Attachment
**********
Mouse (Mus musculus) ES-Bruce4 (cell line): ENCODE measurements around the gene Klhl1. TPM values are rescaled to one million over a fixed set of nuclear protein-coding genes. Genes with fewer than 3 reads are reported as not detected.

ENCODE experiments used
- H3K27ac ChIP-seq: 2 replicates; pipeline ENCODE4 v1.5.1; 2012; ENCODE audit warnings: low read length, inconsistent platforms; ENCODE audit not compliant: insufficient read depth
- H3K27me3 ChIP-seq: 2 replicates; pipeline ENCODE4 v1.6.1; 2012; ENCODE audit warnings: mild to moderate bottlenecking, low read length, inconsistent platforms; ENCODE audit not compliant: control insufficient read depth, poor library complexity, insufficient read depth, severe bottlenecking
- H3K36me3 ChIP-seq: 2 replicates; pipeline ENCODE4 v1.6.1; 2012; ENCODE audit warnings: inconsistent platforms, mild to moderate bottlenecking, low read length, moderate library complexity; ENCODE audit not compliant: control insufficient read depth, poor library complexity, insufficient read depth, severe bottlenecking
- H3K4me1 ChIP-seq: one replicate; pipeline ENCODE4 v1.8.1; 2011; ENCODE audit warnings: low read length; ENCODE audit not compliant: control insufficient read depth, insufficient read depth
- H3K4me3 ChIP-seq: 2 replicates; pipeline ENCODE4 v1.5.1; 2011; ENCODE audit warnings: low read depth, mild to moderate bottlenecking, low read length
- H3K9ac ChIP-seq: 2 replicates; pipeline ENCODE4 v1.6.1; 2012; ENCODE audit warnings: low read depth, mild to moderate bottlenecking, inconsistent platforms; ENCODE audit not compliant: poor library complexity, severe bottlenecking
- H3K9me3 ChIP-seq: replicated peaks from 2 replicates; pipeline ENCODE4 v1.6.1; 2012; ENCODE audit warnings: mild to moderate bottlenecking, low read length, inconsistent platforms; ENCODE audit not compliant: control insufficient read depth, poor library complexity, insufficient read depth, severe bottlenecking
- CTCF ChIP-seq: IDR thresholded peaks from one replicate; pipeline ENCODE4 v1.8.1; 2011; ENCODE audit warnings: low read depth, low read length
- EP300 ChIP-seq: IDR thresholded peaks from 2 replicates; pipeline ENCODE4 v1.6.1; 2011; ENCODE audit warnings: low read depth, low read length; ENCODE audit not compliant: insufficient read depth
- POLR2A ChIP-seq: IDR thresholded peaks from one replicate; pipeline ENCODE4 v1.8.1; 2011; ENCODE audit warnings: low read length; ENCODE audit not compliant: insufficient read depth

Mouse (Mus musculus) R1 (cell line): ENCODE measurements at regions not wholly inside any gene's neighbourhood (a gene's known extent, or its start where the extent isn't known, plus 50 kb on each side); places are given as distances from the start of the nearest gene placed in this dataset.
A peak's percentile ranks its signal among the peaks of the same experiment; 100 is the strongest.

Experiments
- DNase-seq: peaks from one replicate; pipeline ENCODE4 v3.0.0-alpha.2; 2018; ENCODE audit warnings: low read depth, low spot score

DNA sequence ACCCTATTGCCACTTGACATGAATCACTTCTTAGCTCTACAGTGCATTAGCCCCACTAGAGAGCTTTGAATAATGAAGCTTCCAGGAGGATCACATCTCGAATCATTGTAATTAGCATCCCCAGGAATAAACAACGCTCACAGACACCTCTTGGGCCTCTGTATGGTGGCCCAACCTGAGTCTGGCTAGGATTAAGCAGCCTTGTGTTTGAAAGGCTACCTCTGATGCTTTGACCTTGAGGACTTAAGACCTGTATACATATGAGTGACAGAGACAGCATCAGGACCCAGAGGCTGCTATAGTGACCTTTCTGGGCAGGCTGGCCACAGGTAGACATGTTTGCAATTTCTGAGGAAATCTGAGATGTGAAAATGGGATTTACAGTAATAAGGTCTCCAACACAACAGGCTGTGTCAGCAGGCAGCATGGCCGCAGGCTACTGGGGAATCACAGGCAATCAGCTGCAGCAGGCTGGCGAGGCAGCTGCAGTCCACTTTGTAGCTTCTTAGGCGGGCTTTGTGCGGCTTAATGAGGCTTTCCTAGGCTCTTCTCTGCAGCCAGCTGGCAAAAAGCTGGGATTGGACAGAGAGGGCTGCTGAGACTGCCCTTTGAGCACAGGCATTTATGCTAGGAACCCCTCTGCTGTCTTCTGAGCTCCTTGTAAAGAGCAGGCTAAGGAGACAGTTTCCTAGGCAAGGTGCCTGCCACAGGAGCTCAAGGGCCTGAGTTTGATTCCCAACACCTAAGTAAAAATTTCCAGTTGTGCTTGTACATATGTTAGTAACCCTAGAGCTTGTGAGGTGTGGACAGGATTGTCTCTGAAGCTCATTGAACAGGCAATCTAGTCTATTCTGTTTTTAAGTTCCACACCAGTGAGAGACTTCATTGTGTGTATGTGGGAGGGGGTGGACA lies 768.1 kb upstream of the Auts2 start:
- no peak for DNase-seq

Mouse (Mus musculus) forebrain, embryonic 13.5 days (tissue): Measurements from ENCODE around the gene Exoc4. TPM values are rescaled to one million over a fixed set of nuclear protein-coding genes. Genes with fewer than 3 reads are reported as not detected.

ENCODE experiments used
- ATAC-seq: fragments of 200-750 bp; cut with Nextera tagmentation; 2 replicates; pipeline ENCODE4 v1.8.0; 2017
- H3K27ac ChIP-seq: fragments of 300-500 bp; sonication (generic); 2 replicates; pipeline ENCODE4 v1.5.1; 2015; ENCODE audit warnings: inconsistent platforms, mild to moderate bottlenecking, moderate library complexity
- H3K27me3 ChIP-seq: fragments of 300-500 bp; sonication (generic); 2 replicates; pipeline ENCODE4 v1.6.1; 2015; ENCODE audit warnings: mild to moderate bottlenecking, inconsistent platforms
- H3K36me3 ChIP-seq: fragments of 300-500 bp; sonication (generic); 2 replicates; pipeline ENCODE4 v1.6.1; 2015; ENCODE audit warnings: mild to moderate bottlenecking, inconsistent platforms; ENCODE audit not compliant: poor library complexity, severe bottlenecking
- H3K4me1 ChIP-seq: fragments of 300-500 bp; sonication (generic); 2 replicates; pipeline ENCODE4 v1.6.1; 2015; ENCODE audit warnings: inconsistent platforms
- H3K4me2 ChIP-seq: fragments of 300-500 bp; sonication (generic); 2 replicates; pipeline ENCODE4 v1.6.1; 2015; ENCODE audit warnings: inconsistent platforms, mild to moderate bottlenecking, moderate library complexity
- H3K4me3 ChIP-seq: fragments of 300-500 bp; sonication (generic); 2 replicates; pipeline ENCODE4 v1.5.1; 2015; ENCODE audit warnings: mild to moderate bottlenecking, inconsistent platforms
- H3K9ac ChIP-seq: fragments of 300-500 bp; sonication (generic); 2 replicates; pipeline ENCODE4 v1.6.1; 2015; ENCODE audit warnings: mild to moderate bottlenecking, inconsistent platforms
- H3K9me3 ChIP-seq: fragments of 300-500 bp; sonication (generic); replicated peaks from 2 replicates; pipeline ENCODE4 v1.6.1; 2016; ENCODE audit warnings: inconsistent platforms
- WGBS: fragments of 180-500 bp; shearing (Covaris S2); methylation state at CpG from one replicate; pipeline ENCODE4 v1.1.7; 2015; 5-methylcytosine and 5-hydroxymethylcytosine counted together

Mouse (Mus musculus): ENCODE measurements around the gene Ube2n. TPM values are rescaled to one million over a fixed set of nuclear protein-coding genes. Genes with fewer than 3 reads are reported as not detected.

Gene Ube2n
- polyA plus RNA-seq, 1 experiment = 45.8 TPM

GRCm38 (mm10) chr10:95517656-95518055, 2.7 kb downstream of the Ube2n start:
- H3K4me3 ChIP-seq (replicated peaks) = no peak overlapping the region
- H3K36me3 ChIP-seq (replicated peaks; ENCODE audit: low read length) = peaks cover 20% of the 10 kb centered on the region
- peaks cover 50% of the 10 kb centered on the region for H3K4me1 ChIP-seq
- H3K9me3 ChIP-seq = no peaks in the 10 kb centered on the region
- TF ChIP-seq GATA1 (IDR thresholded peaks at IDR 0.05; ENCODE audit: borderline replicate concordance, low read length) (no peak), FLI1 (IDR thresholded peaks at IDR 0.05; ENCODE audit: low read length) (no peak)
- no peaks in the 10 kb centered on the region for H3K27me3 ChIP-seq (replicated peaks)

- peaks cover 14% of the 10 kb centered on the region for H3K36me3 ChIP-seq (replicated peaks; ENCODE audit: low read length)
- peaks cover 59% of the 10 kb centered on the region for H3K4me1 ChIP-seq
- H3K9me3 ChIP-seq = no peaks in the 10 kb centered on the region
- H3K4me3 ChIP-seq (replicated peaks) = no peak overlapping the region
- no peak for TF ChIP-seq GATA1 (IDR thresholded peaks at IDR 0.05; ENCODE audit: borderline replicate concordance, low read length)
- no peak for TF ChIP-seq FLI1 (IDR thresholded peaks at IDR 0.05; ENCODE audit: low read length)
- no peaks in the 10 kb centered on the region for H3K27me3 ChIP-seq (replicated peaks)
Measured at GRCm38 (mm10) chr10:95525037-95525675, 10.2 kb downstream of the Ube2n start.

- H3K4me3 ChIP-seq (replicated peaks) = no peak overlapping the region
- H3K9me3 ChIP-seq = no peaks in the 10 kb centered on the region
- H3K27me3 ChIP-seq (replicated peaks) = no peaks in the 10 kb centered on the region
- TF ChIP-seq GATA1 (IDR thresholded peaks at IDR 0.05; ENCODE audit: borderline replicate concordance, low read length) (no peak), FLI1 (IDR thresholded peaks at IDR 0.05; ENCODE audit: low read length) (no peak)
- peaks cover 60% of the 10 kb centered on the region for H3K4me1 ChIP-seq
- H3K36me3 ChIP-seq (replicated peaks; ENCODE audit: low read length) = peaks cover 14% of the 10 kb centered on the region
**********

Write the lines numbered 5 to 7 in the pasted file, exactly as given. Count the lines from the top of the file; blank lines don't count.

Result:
- H3K36me3 ChIP-seq: 2 replicates; pipeline ENCODE4 v1.6.1; 2012; ENCODE audit warnings: inconsistent platforms, mild to moderate bottlenecking, low read length, moderate library complexity; ENCODE audit not compliant: control insufficient read depth, poor library complexity, insufficient read depth, severe bottlenecking
- H3K4me1 ChIP-seq: one replicate; pipeline ENCODE4 v1.8.1; 2011; ENCODE audit warnings: low read length; ENCODE audit not compliant: control insufficient read depth, insufficient read depth
- H3K4me3 ChIP-seq: 2 replicates; pipeline ENCODE4 v1.5.1; 2011; ENCODE audit warnings: low read depth, mild to moderate bottlenecking, low read length